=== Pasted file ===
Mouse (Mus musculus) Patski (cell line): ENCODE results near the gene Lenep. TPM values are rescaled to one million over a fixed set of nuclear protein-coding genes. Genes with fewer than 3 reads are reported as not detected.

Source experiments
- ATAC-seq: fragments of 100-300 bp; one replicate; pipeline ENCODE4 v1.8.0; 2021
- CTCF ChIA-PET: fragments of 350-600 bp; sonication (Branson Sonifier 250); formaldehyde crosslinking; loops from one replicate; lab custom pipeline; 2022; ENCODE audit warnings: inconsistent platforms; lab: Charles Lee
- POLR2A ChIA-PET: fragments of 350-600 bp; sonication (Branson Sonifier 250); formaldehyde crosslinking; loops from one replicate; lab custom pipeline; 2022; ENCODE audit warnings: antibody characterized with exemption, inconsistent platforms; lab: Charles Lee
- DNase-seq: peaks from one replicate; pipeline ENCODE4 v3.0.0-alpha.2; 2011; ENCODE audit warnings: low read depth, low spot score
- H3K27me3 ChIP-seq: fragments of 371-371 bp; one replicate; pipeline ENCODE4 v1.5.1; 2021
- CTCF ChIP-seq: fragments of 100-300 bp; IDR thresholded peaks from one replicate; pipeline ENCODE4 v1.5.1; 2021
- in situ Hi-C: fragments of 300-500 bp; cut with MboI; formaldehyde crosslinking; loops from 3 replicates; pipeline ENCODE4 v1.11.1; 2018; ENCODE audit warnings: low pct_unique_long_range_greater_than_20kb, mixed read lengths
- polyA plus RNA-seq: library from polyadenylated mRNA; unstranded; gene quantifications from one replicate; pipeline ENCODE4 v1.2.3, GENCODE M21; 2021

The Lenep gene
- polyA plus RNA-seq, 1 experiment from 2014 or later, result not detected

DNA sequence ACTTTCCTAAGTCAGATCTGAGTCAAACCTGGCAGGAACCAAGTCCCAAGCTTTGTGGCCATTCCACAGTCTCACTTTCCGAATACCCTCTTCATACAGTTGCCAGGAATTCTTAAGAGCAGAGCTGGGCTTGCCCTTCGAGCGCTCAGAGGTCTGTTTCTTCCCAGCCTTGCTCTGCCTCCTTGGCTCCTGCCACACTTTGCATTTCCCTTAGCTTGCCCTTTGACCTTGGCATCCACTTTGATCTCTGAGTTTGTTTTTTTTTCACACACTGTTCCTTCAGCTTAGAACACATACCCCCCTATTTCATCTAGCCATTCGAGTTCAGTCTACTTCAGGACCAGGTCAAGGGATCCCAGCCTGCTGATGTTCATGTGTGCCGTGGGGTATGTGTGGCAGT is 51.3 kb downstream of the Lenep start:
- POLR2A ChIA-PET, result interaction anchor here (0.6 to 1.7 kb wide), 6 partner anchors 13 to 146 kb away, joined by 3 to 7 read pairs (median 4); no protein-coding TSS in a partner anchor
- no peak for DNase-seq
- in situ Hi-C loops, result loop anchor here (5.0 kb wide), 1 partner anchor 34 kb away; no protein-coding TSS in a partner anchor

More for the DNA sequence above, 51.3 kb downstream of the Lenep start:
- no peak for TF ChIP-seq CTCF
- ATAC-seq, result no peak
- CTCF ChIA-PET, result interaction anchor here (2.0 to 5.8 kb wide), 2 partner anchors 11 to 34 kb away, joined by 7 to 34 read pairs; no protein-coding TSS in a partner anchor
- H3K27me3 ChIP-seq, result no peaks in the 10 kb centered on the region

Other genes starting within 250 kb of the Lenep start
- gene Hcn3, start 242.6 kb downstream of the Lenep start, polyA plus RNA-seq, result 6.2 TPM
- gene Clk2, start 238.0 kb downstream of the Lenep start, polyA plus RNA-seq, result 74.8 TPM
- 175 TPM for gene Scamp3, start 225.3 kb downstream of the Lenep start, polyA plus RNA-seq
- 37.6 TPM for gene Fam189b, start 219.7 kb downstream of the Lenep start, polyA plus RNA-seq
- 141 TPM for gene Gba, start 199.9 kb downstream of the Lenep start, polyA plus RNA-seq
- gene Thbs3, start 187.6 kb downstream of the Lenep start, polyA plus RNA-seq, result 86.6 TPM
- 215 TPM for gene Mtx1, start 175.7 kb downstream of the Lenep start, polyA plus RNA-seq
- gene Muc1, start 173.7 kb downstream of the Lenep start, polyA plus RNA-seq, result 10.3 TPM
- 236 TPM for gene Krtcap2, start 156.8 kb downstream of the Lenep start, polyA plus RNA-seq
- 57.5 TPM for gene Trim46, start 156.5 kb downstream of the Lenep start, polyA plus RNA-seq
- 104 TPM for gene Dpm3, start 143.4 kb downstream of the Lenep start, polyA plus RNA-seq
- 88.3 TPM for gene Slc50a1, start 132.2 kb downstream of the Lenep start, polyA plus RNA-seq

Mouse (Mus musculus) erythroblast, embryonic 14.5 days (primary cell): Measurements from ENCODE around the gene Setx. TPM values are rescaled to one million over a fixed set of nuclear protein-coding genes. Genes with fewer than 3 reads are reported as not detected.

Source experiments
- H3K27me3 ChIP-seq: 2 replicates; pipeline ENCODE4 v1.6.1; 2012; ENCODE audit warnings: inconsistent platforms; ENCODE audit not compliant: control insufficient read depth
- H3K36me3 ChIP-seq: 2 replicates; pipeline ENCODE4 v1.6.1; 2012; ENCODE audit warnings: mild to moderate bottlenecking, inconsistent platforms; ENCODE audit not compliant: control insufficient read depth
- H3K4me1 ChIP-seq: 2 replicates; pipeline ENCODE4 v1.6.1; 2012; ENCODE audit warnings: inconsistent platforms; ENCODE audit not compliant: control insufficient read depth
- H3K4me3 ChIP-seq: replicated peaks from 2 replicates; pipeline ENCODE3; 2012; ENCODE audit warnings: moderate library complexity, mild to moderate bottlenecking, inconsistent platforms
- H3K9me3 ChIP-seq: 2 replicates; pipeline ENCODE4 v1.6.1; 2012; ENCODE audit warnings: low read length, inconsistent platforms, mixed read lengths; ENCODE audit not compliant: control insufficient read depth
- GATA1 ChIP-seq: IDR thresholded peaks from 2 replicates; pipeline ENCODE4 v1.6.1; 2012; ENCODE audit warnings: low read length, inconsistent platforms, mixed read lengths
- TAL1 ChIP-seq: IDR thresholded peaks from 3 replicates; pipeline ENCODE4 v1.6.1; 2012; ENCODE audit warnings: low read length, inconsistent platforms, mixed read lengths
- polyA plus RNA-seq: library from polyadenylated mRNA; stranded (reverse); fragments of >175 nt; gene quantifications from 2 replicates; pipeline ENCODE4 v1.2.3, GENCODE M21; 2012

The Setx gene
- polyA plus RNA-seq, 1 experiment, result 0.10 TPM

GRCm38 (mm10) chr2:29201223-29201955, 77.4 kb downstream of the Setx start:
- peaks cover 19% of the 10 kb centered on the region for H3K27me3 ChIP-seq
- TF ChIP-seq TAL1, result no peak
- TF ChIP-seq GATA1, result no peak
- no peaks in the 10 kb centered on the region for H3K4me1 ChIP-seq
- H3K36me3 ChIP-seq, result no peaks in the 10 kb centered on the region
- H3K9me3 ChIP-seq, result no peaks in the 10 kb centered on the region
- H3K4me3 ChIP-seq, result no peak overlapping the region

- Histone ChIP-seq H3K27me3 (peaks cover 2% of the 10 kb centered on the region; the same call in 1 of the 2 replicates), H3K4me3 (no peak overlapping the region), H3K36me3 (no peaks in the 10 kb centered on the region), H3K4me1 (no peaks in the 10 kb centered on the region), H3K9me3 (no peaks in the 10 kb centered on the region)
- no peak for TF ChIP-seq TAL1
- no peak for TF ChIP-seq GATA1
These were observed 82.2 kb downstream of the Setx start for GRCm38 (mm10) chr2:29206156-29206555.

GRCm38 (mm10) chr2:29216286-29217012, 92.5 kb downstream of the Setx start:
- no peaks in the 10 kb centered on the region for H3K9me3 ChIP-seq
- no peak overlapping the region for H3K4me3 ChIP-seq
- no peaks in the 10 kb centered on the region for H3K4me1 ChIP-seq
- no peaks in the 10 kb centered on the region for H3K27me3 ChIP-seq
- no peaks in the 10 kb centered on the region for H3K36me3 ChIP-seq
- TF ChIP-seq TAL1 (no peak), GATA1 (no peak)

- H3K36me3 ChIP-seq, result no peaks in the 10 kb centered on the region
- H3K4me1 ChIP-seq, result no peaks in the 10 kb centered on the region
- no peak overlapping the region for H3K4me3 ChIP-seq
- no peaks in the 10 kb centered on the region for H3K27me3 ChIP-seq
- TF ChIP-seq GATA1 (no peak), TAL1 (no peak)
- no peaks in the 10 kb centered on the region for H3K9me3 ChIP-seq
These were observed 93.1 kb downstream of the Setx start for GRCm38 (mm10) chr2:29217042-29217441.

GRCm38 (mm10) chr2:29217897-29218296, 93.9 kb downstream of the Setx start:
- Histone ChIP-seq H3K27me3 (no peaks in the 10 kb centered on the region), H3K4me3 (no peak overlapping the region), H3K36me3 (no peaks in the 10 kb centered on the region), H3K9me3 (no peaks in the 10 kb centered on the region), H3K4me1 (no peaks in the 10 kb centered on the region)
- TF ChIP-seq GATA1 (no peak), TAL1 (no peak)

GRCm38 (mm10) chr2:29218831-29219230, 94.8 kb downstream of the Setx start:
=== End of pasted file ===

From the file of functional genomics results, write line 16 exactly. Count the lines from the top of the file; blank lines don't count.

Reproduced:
- in situ Hi-C loops, result loop anchor here (5.0 kb wide), 1 partner anchor 34 kb away; no protein-coding TSS in a partner anchor